So over the next several months and years, you may hear “Pugsteady” from time to time. That’s me, doing what you love, and what I love doing. This site isn’t going away anytime soon. But it is the next logical step in my life now, and I’m excited and terrified and what happens next.
I’m usually pretty biased when I write these peer reviews, but this one I’m really biased on. Rose has been my friend for close to seven years, and I’ve seen this particular project of hers evolve over that time. I not only got a copy to review, but I also saw several early drafts. Plus, I really like the same kinds of pulp fantasy that she does.
But all that aside, The Sugar House: The Adventures of Sasha Witchblood is a wonderful collection. All four stories feature the titular Sasha Witchblood, a “wild woman” adventuring across the lands of a pulp fantasy world that is as much inspired by Grimm’s fairy tales and Russian myth as Robert E. Howard’s Conan. Sasha is a gruff, no-nonsense woman that likes the comforts and riches of civilization, but can’t actually stand the people within it. This tension constantly pulls her into strange and dangerous situations. These four stories reference and connect to each other, but they don’t necessarily comprise a complete story — rather, they read like a travelogue, a collection of tales about Sasha’s life that eludes and mentioned previous stories. It also contains a number of very inclusive characters, which is always a refreshing change in fantasy.
The book is very short (just over 71 pages), but it’s a great read. I hope that this book does well, because I would love to encourage Rose to write more Sasha stories. If you like your fantasy with a high dose of strangeness, I think you’ll really like The Sugar House
A lot of things have fallen into place recently! So much going on!
Three books I’ve worked on have recently released!
Songs of the Sun and Moon is a fiction anthology of the Fera (non-wolf werecreatures) for Werewolf: The Apocalypse. I contributed “A Nuwisha Walks Into A Bar,” which is about a Nuwisha and a Corax trying to uncover a conspiracy. I’ll have a taste of this story next week, but if you can’t wait, you can get it at DriveThruFiction.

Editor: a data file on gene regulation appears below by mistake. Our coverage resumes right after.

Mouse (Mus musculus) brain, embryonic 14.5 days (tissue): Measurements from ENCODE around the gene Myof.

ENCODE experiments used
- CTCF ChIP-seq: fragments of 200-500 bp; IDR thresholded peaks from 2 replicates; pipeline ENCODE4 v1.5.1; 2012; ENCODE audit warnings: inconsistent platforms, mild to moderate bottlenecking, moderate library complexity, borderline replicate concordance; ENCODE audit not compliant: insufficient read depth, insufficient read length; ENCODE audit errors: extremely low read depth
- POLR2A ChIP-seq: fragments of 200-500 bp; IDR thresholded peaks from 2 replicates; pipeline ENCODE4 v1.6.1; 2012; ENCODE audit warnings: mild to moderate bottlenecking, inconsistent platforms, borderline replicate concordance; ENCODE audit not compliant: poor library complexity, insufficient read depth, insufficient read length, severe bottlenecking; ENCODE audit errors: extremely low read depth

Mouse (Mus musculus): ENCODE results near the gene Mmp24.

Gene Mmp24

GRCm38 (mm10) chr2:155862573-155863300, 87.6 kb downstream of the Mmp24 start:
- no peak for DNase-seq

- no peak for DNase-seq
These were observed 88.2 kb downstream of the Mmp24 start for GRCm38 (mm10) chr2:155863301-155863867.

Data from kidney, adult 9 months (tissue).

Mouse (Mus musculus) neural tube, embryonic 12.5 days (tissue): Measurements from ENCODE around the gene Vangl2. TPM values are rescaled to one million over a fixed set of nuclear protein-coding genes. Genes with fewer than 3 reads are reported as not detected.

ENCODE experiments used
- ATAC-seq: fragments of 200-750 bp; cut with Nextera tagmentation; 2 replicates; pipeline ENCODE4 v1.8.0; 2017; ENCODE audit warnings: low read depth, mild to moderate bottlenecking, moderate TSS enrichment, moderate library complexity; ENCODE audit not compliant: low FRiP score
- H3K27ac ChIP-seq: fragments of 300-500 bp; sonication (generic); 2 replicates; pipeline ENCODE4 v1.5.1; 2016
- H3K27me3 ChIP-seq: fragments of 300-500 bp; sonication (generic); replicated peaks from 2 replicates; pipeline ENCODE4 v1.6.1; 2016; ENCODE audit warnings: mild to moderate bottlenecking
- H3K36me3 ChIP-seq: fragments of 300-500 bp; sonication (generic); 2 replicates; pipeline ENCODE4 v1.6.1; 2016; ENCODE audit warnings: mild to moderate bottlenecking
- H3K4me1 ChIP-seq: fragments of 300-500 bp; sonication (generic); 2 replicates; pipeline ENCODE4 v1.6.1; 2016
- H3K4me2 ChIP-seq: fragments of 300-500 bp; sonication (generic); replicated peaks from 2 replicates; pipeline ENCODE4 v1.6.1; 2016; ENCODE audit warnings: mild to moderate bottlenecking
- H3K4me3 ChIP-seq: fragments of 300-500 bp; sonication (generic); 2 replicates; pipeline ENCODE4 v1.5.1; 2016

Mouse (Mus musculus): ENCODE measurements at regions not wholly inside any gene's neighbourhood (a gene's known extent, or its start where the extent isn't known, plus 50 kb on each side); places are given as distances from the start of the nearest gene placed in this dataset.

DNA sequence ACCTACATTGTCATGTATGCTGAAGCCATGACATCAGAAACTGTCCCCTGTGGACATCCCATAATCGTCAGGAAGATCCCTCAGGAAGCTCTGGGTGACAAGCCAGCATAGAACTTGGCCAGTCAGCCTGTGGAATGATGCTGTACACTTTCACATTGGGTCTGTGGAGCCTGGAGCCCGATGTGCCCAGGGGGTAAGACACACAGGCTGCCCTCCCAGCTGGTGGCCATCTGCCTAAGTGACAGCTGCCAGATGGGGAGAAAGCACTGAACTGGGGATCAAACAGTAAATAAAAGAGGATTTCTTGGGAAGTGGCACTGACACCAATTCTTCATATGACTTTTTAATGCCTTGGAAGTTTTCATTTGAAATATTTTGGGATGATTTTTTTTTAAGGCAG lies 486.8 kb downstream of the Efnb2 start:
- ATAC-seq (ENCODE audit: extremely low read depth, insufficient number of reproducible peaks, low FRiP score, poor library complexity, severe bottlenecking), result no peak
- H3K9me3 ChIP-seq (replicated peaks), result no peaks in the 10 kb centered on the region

Dark Brigade is actually a rewrite and update of the very first book I ever wrote completely by myself. It’s a series book for Cartoon Action Hour, Season 3, detailing a covert paramilitary force dedicated to defeating a terrorist group comprised of vampires, wolfmen, zombies, and other supernatural horrors in the style of 80s action cartoons. It’s available for as much as you want to pay at DriveThruRPG (and I get a portion of the earnings!)
Iron Wolves is another series book for Cartoon Action Hour, Season 3. This one was done as part of the original Kickstarter, and features an intergalactic police force fighting against a collection of space mobsters headed up the nefarious Queen Bee. You can get the PDF at DriveThruRPG.
AndoCon was a lot of fun, and I had a great time gaming and hanging out with people. I also did a version of my LARP theory talk, “Your Game Sucks,” and the fine folks at Altered Confusion filmed it and posted the talk online.
Also, while I was at 221b Con, I sat down with fellow Sherlockian author Stephen Seitz, and we chatted about the original canon and my book Watson Is Not An Idiot. Part 1 and Part 2 of his documentary are on YouTube.
Many creative professionals, like myself, are familiar with the concept of a non-disclosure agreement (or NDA). It’s a legal document that employees and contractors sign with companies to protect their products while they are in development. You see them all the time, and I’ve certainly signed my fair share.
Recently, however, I’ve seen a few companies that are pushing against the need for NDAs on every project they do. The most visible is Evil Hat’s “Disclosure Pledge,” but I’ve seen other creative professionals (usually indies) argue that exposure is more important than protecting information. Which brings up the question “When do you need to ask people to sign an NDA?”
I’m not a lawyer, this is not legal advice, etc. etc., but I did listen to an IGDA webcast about intellectual property last week, which answered a few interesting points for me. In it, I learned that NDAs are primarily used for one area of IP rights: trade secrets. In the U.S., a trade secret is basically defined as any information which derives independent economic value from not being publicly known.
What does that mean? As an example, let’s say you’re working on a new paper and dice roleplaying game, and you have some new mechanics. If one of your freelancers took that information to another company, would you lose potential sales as a result? Conversely, if your freelancer took that information to the Internet, would you lose sales? Or would you gain sales from buzz and hype?
There isn’t any easy answer to this — each company and individual will draw that line a little differently. People who feel they have sincerely novel material should always consult a lawyer. But at a higher, strategic level, it is worth consideration. It’s possible that your project may be hindered, not protected, by heavy NDA use.